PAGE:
Changeset 1081 for docs


Ignore:
Timestamp:
Apr 8, 2011, 3:07:13 PM (8 years ago)
Author:
ksherdy
Message:

Minor edit.

Location:
docs/PACT2011
Files:
2 edited

Legend:

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  • docs/PACT2011/03-research.tex

    r1046 r1081  
    6464
    6565In order to represent the byte-oriented character data as parallel bitstreams, the source data is first loaded in sequential order and converted into its transposed representation through a series of packs, shifts, and bitwise operations.
    66 Using the SIMD capabilities of current commodity processors, this transposition of source data to bitstreams incurs an amortized overhead of about 1 CPU cycle per byte for transposition \cite{CameronHerdyLin2008}. When parsing, we need to consider multiple properties of characters at different stages during the process. Using the basis bitstreams, it is possible to combine them using bitwise logic in order to compute character-class bitstreams; that is, streams that identify the positions at which characters belonging to a specific character class occur. For example, the $j$-th character is an open angle bracket `<' if and only if the $j$-th bit of $B_2, B_3, B_4, B_5 =$ 1 and the $j\th$ bit of $B_0, B_1, B_6, B_7 =$ 0. Once these character-class bitstreams are created, a {\em bit-scan} operation, which is an 1-cycle intrinsic function for commodity processors, can be used for sequential markup scanning and data validation operations. A common operation in all XML parsers is start tag validation. Starts tags begin with `<' and end with either ``/>'' or ``>'' (depending whether the element tag is an empty element tag or not, respectively).
     66Using the SIMD capabilities of current commodity processors, this transposition of source data to bitstreams incurs an amortized overhead of about 1 CPU cycle per byte for transposition \cite{CameronHerdyLin2008}. When parsing, we need to consider multiple properties of characters at different stages during the process. Using the basis bitstreams, it is possible to combine them using bitwise logic in order to compute character-class bitstreams; that is, streams that identify the positions at which characters belonging to a specific character class occur. For example, the $j$-th character is an open angle bracket `<' if and only if the $j$-th bit of $B_2, B_3, B_4, B_5 =$ 1 and the $j$-th bit of $B_0, B_1, B_6, B_7 =$ 0. Once these character-class bitstreams are created, a {\em bit-scan} operation, which is an 1-cycle intrinsic function for commodity processors, can be used for sequential markup scanning and data validation operations. A common operation in all XML parsers is start tag validation. Starts tags begin with `<' and end with either ``/>'' or ``>'' (depending whether the element tag is an empty element tag or not, respectively).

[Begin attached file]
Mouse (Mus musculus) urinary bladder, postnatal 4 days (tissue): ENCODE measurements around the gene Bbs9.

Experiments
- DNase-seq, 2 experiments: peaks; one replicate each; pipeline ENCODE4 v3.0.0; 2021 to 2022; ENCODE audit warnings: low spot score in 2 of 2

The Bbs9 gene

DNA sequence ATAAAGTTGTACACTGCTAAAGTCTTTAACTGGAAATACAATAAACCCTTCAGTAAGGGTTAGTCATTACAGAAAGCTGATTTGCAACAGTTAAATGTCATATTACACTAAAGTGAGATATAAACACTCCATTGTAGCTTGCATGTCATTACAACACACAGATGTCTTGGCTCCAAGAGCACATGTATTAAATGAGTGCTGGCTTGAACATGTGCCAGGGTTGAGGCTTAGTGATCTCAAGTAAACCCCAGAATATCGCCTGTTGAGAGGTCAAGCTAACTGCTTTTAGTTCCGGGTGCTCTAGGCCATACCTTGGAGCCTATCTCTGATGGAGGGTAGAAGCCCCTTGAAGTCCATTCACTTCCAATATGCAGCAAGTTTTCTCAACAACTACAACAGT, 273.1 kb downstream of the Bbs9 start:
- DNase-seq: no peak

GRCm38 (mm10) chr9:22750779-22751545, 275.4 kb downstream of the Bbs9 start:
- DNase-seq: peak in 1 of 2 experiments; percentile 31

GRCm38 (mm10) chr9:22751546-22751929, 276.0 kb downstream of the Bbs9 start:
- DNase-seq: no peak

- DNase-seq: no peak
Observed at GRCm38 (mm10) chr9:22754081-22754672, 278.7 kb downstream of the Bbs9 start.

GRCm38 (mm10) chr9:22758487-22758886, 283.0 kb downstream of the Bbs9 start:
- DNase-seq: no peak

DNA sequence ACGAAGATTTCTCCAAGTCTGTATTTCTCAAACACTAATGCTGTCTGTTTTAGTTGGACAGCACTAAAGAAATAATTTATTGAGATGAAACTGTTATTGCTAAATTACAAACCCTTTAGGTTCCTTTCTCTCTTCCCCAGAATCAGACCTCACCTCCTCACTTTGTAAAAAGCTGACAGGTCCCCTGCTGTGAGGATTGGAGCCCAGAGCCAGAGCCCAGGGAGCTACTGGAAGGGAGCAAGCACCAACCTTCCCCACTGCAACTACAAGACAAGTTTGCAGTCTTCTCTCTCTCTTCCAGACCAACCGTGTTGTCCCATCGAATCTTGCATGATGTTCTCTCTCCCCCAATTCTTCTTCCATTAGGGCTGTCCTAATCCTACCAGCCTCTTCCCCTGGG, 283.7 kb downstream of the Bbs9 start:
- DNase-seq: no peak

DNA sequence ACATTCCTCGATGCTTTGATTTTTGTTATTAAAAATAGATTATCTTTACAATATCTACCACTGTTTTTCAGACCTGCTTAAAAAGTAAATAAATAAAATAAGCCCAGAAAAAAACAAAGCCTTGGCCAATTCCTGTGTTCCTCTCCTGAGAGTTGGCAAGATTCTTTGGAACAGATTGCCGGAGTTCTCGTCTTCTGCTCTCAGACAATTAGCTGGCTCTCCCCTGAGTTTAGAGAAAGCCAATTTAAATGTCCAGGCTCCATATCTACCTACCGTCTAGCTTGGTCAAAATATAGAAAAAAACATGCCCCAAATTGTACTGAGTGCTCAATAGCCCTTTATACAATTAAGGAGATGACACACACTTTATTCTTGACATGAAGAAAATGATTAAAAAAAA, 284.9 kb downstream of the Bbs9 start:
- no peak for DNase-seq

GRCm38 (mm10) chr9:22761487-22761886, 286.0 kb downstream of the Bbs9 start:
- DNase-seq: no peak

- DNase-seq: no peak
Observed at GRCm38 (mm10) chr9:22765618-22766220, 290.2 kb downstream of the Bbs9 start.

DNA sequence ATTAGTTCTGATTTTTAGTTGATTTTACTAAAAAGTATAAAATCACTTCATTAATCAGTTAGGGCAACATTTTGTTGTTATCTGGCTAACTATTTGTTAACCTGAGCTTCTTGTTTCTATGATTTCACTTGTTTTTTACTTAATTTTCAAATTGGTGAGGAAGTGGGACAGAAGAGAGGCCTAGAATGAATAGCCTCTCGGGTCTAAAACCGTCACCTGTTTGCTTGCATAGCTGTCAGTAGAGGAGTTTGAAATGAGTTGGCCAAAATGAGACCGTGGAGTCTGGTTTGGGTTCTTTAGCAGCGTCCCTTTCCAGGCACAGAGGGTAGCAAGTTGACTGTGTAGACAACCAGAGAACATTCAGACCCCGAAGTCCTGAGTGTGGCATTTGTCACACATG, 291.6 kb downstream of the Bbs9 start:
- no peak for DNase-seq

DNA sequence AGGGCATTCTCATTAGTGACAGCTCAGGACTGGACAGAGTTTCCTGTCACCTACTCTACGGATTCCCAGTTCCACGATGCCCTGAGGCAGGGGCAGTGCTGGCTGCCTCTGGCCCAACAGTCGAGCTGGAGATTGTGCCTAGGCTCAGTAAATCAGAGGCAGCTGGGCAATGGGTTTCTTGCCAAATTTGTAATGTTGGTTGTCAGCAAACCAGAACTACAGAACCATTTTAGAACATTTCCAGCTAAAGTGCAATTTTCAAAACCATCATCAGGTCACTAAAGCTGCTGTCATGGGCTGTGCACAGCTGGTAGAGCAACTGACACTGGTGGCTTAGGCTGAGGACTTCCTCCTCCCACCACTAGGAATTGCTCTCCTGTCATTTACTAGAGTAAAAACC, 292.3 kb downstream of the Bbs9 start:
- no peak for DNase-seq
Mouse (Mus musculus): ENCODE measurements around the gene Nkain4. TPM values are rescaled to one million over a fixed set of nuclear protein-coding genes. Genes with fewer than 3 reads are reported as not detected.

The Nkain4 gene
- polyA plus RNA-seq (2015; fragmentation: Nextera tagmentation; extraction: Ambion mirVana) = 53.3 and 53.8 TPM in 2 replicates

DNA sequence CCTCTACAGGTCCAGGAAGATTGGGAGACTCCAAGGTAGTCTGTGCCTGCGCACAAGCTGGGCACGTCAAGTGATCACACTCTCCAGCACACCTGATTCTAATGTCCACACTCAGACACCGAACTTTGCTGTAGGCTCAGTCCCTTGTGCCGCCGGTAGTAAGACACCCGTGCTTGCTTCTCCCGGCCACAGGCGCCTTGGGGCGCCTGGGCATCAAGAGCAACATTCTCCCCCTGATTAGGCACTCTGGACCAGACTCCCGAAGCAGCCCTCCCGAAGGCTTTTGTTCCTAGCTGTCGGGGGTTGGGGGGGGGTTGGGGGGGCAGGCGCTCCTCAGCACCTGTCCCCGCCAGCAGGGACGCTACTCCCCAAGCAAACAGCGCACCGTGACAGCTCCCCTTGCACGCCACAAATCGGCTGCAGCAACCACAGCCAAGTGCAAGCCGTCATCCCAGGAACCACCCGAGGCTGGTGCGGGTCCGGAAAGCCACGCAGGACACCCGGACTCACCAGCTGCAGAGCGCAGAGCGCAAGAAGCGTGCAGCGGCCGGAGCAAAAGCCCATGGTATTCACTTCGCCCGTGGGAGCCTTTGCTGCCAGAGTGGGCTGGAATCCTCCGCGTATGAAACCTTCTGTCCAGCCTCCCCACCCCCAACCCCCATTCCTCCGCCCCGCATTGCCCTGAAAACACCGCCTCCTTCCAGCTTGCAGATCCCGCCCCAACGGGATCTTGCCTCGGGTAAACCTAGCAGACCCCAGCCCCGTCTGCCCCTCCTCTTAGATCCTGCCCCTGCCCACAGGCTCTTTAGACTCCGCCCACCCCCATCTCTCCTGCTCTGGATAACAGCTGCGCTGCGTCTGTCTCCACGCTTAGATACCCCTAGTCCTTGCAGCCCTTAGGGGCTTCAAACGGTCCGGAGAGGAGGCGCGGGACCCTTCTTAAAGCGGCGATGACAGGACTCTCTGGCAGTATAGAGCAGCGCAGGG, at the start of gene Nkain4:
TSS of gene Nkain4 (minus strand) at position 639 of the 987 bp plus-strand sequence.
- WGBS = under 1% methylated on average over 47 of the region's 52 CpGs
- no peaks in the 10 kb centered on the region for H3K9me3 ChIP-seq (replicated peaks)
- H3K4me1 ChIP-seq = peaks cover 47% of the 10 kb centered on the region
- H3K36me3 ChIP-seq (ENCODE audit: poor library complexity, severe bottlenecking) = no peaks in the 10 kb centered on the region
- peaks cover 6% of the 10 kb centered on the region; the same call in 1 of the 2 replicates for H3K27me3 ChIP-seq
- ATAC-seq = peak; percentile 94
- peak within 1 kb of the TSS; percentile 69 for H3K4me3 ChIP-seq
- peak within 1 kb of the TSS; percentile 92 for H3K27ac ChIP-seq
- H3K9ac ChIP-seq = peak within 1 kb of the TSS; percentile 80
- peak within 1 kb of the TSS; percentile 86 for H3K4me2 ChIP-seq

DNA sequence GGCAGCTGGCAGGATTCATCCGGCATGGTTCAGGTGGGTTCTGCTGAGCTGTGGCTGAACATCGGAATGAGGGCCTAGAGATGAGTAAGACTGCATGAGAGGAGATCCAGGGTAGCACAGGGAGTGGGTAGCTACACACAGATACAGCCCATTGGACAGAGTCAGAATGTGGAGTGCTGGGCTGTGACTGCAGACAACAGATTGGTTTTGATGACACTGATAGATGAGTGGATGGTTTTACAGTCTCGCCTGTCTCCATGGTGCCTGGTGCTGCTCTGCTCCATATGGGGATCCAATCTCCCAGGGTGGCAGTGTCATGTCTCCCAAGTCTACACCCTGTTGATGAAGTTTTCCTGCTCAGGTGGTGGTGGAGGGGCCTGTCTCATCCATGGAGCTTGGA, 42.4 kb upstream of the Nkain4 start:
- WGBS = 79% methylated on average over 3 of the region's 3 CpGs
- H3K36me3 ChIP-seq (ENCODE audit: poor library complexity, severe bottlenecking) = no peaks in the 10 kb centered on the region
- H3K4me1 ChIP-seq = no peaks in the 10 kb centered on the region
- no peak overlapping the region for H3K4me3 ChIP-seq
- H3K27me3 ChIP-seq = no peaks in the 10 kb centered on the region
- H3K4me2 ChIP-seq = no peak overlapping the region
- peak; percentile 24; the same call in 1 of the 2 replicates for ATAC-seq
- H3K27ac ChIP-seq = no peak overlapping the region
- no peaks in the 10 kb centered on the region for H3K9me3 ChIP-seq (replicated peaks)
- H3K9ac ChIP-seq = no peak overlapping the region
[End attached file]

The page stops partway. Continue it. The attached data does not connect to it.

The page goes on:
6767
    6868\begin{figure}[h]
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